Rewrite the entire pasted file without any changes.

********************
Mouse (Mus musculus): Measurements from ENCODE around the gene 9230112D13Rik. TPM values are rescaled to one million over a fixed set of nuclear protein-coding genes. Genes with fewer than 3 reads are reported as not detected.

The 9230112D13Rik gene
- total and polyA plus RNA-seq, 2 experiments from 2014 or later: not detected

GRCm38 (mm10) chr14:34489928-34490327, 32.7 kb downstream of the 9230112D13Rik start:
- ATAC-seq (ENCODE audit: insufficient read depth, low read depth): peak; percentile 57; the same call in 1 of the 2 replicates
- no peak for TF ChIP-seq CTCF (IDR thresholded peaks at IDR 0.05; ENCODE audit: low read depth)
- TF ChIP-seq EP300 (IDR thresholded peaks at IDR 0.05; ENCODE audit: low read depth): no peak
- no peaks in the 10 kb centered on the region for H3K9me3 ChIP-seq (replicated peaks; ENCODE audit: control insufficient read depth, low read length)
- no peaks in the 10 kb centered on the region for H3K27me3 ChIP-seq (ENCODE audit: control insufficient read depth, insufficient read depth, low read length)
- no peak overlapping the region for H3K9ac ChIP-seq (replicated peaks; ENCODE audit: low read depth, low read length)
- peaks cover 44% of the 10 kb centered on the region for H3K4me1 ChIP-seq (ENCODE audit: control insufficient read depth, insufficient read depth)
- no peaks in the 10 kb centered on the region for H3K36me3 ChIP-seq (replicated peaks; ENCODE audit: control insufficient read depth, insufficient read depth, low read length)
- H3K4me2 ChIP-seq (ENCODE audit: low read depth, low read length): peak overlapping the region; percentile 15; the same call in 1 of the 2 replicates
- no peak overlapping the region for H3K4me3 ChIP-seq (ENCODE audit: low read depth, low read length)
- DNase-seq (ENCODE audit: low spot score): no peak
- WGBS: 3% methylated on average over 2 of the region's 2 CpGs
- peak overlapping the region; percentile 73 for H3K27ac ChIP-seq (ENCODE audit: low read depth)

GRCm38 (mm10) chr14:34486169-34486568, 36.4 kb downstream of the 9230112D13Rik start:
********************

Mouse (Mus musculus): Measurements from ENCODE around the gene 9230112D13Rik. TPM values are rescaled to one million over a fixed set of nuclear protein-coding genes. Genes with fewer than 3 reads are reported as not detected.

The 9230112D13Rik gene
- total and polyA plus RNA-seq, 2 experiments from 2014 or later: not detected

GRCm38 (mm10) chr14:34489928-34490327, 32.7 kb downstream of the 9230112D13Rik start:
- ATAC-seq (ENCODE audit: insufficient read depth, low read depth): peak; percentile 57; the same call in 1 of the 2 replicates
- no peak for TF ChIP-seq CTCF (IDR thresholded peaks at IDR 0.05; ENCODE audit: low read depth)
- TF ChIP-seq EP300 (IDR thresholded peaks at IDR 0.05; ENCODE audit: low read depth): no peak
- no peaks in the 10 kb centered on the region for H3K9me3 ChIP-seq (replicated peaks; ENCODE audit: control insufficient read depth, low read length)
- no peaks in the 10 kb centered on the region for H3K27me3 ChIP-seq (ENCODE audit: control insufficient read depth, insufficient read depth, low read length)
- no peak overlapping the region for H3K9ac ChIP-seq (replicated peaks; ENCODE audit: low read depth, low read length)
- peaks cover 44% of the 10 kb centered on the region for H3K4me1 ChIP-seq (ENCODE audit: control insufficient read depth, insufficient read depth)
- no peaks in the 10 kb centered on the region for H3K36me3 ChIP-seq (replicated peaks; ENCODE audit: control insufficient read depth, insufficient read depth, low read length)
- H3K4me2 ChIP-seq (ENCODE audit: low read depth, low read length): peak overlapping the region; percentile 15; the same call in 1 of the 2 replicates
- no peak overlapping the region for H3K4me3 ChIP-seq (ENCODE audit: low read depth, low read length)
- DNase-seq (ENCODE audit: low spot score): no peak
- WGBS: 3% methylated on average over 2 of the region's 2 CpGs
- peak overlapping the region; percentile 73 for H3K27ac ChIP-seq (ENCODE audit: low read depth)

GRCm38 (mm10) chr14:34486169-34486568, 36.4 kb downstream of the 9230112D13Rik start: